Should you try these gut health trends?

Fermented foods, prebiotics, colonics – nutritionist Reece Carter explores the trends worth trying, and those that may be best left alone.

Written by Reece Carter
Homemade fermented cinnamon and ginger kombucha tea infused with elderflower. Healthy natural probiotic flavored drink. Copy space

Gut health is a big trend in health and wellness, that’s certain. It's a popular area of study, and emerging research is quickly gathering to support the suggestion that gut health may have flow-on effects to other parts of our wellbeing, from mental health to immunity.

Most of the research is focused on understanding the microbial tenants that call our gut home. Bacteria – some good, some bad – occupy our digestive system, and in great numbers. The question is then, whether it’s time to start considering the health of not just the human organism, but the entire human ecosystem.

It makes sense that diet can have a direct effect on the structure and function of the digestive tissues. That means there are potentially opportunities to take charge of our daily wellbeing by focusing on the gut. Here are some of the biggest trends in gut health – and which ones are worth trying.

Fermented foods

Fermentation, in this case, is a process of introducing bacteria to organic molecules in food. The bacteria then breaks the food down for energy, and the end result is a food product that contains live probiotics. Probiotics are an effective intervention for multiple digestive complaints, including IBS, so it makes sense that increasing them in our diet would be beneficial too.

So which fermented foods should you try? Yoghurt and other dairy-based fermented foods have the most research to back up their use, but you can also easily make your own sauerkraut and kimchi to include in your diet, which can be good options if you’re avoiding dairy.

The downside of fermented foods, when compared to specially manufactured probiotic supplements, is you can’t be sure of the level of active bacteria they contain. Due to lack of available evidence, the jury is still out on whether fermented and probiotic-containing foods are as effective as supplements for improving digestive symptoms. However, if you enjoy fermented foods in your diet, keep them up, as there will no doubt be some benefit to your gut.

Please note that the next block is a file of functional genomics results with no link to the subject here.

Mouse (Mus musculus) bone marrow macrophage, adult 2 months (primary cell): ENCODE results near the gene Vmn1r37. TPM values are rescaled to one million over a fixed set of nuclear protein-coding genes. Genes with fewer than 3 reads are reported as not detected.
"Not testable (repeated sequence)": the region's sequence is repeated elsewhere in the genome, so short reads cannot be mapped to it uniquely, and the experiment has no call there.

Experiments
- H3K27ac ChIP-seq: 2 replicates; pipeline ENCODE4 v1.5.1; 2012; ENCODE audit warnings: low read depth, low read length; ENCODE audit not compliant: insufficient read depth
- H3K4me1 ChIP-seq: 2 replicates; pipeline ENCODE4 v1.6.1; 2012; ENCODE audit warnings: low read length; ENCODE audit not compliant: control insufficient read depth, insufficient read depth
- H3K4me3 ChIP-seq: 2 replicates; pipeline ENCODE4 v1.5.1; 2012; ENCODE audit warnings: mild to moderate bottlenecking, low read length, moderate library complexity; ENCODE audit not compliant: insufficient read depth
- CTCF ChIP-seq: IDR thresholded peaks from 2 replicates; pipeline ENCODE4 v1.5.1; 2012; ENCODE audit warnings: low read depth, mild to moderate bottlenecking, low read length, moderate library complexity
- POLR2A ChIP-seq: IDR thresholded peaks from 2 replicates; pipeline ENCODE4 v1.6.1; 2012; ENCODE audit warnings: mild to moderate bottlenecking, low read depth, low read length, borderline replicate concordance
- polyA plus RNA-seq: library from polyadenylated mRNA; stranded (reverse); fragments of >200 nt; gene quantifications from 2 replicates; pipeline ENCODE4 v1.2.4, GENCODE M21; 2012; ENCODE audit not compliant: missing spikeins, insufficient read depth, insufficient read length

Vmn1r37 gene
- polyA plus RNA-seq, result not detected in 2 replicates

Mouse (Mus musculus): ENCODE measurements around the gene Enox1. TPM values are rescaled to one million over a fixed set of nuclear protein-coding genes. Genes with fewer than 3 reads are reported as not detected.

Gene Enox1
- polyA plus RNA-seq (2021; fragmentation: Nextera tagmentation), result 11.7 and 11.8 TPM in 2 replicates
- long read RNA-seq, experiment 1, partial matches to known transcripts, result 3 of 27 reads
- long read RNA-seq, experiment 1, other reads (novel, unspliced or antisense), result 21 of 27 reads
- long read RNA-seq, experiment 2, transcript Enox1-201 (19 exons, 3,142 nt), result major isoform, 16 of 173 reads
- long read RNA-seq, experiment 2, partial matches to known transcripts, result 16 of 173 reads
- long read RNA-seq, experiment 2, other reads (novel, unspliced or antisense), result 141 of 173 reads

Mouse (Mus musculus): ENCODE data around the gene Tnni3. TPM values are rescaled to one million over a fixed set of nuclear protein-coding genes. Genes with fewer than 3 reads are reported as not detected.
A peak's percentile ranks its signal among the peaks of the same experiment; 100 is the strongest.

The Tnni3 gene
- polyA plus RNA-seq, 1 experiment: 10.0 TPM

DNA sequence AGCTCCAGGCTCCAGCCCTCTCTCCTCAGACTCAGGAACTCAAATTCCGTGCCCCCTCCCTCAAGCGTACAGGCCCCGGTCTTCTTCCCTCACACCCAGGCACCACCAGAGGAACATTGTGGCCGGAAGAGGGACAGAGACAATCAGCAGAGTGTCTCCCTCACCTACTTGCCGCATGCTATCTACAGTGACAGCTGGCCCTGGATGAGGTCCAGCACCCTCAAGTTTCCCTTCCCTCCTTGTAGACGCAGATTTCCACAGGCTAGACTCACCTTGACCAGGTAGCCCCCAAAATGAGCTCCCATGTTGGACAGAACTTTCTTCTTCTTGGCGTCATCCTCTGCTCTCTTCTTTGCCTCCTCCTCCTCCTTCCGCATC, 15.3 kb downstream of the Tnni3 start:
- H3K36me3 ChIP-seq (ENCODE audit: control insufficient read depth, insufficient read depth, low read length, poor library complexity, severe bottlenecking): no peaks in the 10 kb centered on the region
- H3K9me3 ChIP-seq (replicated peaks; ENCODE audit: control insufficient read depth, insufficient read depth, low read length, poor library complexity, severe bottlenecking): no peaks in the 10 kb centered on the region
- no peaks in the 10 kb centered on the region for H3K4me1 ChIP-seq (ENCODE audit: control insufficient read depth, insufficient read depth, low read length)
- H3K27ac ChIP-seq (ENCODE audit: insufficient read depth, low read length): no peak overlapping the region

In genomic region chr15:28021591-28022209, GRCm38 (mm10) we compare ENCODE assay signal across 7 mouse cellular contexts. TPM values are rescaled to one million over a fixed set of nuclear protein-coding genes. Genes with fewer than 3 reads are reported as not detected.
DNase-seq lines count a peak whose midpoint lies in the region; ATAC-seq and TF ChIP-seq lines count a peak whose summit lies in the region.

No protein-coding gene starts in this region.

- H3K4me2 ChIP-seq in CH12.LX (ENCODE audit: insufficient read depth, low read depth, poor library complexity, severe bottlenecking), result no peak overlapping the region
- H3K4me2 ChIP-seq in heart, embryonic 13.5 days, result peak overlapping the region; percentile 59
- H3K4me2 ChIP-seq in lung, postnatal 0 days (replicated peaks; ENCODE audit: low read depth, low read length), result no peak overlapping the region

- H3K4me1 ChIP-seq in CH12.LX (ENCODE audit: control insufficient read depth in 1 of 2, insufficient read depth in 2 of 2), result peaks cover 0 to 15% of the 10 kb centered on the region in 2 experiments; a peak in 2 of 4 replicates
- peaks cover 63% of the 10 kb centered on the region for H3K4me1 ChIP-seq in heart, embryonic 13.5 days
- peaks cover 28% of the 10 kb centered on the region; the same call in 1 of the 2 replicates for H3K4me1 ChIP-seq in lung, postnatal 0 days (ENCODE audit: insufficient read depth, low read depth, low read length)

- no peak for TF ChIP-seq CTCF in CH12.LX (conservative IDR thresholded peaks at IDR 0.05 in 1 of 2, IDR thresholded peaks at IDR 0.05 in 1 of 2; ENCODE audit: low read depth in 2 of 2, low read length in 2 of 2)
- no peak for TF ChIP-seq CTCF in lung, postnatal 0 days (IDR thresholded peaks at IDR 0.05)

MORE: Your guide to fermenting food at home.

Prebiotic fibre

Where dietary interventions show far more promise, however, is with prebiotics. Probiotics and prebiotics sound similar, but they play different roles in the gut. While probiotics are live beneficial bacteria, prebiotics are a type of fibre that moves through the digestive system undigested.

When prebiotic fibre reaches the gut bacteria intact, they ferment it themselves. That’s right – they do the fermentation for you in the gut! Research shows that certain types of soluble prebiotic fibre can stimulate the growth of healthy bacteria in your bowel. For example, fructooligosaccharides (FOS) such as those found in leeks, onion, asparagus, chicory and Jerusalem artichokes are thought to increase numbers of a good species of bacteria called Bifidobacteria. There is also hope around raffinose from lentils, and resistant starch from oats too.

It makes sense to start increasing these foods in your diet if you tolerate them, and consider a prebiotic supplement if your healthcare provider recommends it.

MORE: How to feed your gut flora.

Colonic irrigation

This one receives a big ‘no’ from me. Colonic enthusiasts swear that the procedure – which involves inserting a hose into your rectum and flushing out your bowel with water – will remove bad bacteria and detoxify the body. As delightful as that sounds, for now there’s no research to suggest that’s the case, but there are plenty of potential risks. I recommend sticking to increasing good bacteria through probiotics and prebiotic-rich plant-based foods instead.

No matter which trends tickle your fancy – remember to go and see your GP if things don’t feel quite right.

Written by Reece Carter

Reece Carter is a naturopathic nutritionist and an ambassador for the Trust Your Gut Campaign, Jodi Lee Foundation.

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